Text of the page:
A Servant and Caretaker King

Recently, I’ve found that my outdoor excursions aren’t as enjoyable as they were earlier in November. Cold temperatures challenge my ability to dress appropriately. I struggle to layer myself lightly enough to run errands, but warmly enough for those treks from the car to my destination. In the midst of all of this activity, I’ve had to accept the reality that autumn winds have removed most of the colorful leaves which once brightened my way. When I walk between errands or for exercise, I no longer enjoy the array of fall colors which never failed to take my breath away. I also no longer crunch and crackle as I amble along. The leaves I once walked on have been blown or raked into piles. In the midst of errands the other day, I realized that there is a story here.

When I finally returned home that day, I ignored my desk-full of work. Rather, I took what would likely be one of my last outdoor walks this year. Not long after heading out, I noticed a few stubborn leaves clinging with all of their might to otherwise barren branches. As I walked on, I found more determined leaves holding tightly to the trees they called home. In spite of the winds that battered and shook them, they held on. Each one seemed unwilling to give in to the inevitable. I imagined those leaves staring down those mighty gusts. Did they whisper prayers of thanks for every additional second that they were able to hold on? Those seasoned leaves were living their lives to the full as best they could and they weren’t about to let go before they absolutely had to do so.

A few days later, I bundled up, grabbed a rake and went out to the yard. As I tackled the lawn-full of leaves, I found that most of the determined leaves I’d applauded the other day had joined those swept away by the wind and humankind. Only a few remained stuck at the bases of bushes and fences. As I perused the scene, I silently congratulated them all for a job well done. I also acknowledged that their work isn’t complete after all. They’ll rustle and settle and rustle again until the first heavy snow forces them into a final resting place. They’ll lose their leaf-like appearance to decay and they’ll enrich the soil. That soil will nourish the trees which will produce another season’s leaves. Each one will go on to repeat their brave counterparts’ stubborn ritual. Oddly enough, there is story here which renews my understanding of today’s celebration.

This is the last Sunday of the Liturgical Year and the Feast of Our Lord Jesus Christ, King of the Universe. I admit to a smile at this title. Jesus’ affinity for the lowly and the outcasts among us suggests that he prefers the role of servant and caretaker. We’ve spent the year listening to Jesus as he taught us God’s ways. Jesus preached love and forgiveness, joy in the face of poverty and peace in the face of suffering. Jesus worked hard to convince us that God loves us as we are with all of our human frailties intact. While Jesus provided us a lifetime of good example, he also assured us that God expects only what we are able to do, nothing more and nothing less. Jesus walked with the seemingly unworthy and he chastised the presumptuous ones who tried to use his acquaintance to increase their own power or stature. Jesus consistently made time for the poor in spirit and the materially poor. Jesus responded mercifully to the worst of us as he tenderly loved us all. In the end, Jesus hung on a tree with all of his might, stubborn and determined not to let go until his work was finished. I cannot help imagining Jesus pondering the brave leaves who hold onto their trees as he once did. Is Jesus smiling because, just as their work to enrich the soil continues season after season, his work continues in and throughout the lifetime of each one of us?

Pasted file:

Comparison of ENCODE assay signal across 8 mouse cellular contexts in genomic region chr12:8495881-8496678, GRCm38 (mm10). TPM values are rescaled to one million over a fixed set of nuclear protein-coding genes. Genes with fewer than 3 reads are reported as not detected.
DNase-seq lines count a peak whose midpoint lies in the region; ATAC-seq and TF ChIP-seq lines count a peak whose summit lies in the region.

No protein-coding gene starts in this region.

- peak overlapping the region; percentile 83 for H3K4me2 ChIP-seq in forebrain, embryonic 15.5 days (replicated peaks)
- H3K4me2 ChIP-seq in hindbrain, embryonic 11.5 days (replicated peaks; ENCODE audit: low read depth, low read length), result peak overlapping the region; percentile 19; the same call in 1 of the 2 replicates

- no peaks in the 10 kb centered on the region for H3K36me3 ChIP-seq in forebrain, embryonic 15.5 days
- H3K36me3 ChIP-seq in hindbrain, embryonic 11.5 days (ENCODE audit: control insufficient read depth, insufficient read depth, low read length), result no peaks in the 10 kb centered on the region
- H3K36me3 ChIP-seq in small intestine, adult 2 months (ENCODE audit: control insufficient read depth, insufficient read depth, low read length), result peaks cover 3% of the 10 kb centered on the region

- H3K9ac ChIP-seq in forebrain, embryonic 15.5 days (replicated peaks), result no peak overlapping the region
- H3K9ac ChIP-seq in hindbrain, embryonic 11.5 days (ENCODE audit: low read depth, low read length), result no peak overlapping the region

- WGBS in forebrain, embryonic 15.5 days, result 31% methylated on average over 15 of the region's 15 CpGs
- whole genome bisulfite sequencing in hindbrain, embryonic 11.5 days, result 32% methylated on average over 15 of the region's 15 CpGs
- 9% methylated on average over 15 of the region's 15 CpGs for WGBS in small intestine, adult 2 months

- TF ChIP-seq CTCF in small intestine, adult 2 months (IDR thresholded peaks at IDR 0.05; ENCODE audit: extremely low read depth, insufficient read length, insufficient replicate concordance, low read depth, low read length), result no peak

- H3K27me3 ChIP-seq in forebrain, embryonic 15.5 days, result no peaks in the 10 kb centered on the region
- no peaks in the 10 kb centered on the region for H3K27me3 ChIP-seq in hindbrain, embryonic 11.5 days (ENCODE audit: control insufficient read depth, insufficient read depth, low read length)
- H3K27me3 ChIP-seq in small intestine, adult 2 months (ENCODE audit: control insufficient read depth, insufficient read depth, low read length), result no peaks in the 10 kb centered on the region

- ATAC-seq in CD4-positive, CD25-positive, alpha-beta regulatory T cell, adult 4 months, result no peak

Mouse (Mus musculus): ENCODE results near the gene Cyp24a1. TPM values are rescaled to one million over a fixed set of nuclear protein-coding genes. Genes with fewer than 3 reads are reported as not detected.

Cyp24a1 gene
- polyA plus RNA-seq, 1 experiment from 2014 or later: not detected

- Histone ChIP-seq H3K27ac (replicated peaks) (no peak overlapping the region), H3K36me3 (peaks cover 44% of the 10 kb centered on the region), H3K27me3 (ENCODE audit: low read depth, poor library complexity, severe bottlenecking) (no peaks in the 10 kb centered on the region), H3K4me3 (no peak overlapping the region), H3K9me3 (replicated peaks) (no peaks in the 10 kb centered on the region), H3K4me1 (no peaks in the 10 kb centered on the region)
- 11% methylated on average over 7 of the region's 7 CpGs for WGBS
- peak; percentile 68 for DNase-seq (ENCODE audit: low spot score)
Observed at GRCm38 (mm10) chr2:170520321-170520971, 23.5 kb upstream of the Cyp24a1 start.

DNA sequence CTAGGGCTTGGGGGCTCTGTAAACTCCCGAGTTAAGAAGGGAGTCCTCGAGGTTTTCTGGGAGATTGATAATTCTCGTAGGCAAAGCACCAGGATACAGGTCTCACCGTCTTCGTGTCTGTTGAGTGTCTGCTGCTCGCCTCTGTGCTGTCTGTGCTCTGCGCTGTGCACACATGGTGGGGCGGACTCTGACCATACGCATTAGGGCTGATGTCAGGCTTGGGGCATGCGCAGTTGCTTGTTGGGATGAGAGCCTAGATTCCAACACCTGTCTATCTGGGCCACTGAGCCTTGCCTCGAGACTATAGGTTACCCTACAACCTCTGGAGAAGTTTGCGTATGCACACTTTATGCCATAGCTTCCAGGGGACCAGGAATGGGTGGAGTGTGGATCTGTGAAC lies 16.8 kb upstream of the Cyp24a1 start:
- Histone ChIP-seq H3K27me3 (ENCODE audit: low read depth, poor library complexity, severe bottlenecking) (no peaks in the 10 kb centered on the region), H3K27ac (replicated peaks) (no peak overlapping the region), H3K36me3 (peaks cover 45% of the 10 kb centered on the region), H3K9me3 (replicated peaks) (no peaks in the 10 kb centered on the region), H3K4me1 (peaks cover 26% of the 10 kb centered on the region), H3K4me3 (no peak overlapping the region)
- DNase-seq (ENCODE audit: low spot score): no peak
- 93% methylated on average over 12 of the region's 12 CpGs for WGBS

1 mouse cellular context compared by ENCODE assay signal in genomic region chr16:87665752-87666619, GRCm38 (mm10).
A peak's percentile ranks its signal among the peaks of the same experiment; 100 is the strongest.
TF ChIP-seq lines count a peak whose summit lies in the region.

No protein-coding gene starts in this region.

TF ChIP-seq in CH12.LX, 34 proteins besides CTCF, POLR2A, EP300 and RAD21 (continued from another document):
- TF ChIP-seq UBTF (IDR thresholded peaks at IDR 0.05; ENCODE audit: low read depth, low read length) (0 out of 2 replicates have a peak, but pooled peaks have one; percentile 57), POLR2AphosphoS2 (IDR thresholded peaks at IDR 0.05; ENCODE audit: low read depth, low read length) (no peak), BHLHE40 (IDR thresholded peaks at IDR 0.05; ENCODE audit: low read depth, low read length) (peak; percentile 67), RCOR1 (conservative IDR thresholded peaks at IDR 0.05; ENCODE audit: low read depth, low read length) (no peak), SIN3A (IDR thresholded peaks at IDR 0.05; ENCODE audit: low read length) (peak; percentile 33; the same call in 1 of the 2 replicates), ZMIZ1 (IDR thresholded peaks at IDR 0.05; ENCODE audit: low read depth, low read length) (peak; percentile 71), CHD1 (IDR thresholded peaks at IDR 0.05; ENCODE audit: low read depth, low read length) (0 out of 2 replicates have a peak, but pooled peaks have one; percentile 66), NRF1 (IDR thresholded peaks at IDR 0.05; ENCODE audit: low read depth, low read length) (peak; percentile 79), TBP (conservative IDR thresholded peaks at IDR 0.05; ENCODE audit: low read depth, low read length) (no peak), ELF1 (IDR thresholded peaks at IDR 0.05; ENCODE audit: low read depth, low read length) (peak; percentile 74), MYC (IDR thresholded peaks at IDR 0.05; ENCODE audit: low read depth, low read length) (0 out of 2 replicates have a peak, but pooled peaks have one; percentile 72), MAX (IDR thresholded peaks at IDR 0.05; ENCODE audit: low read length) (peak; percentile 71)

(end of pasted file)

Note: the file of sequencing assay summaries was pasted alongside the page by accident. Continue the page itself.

It seems to me that autumn’s leaves offer an additional lesson regarding this King of the Universe. Our king doesn’t count himself among the powerful and mighty of this world though he is powerful and mighty in his love for us. Today’s gospel (Luke 23:35-43) tells us that Pilate put Jesus’ title as king in writing when he penned the inscription which hung on Jesus’ cross. However, it is Jesus whose selfless life illustrated all that this kingship entails. Like those leaves which beautify every spring, summer and fall and then die to give life to those who come after them, Jesus lived and then died and now lives again to give life to you and me.

Indeed, we have a good deal to celebrate. Today, our relationships with Jesus take on new life. We go out into the autumn air with an invitation to share that renewed life. If trees-full of leaves can so generously grace us throughout the year, how much more can we grace one another’s existence? If Jesus could cling so lovingly to that cross and to the lifetime which led him to it, can we also bring our love to the moments at hand? Can we grace those around us with the best we have to offer just as autumn’s leaves grace us? Just as Jesus graces us? If we try, I have no doubt that those around us will catch glimpses of Jesus all along the way!

©2019 Mary Penich – All Rights Reserved

Love Works!

…proclaim the good news there also.
From Mark 1:38

The other day, Grandpa and I played a board-game with our granddaughters. The youngest had been doing well until my game piece landed on the same square as hers. Her guy had to return to start to begin the trek around the board once again. Poor Claire was beside herself. She ran from the table crying that she was tired of being picked on. Now I shouldn’t put this in writing, but I am Claire’s favorite. So it was particularly painful to hear her say that I was picking on her. As I formulated the words to respond, a similar adventure with Claire’s dad came to mind…

When my son was about the same age, he wasn’t at all happy with what I’d asked him to do. In response, he shouted “I hate you!” I never used that word and it broke my heart to hear it from my little boy. Still, I remained calm until Mike’s bedroom door slammed. It was then that the tears flowed. When I went out to the backyard to recover, I saw my neighbor. Ellie had been a great friend to my husband and me and an auxiliary grandma to Mike. Still teary-eyed, I told her what happened. “Did your kids ever say that?” I asked. “Sure they did. They’re kids. And you know what I did? I pulled them close and said, ‘Well, that’s okay because I still love you!’” Ellie noted that this gesture quickly put an end to such talk. With that, I went to my son’s room to remind him that I loved him. I couldn’t help smiling when he said he loved me, too.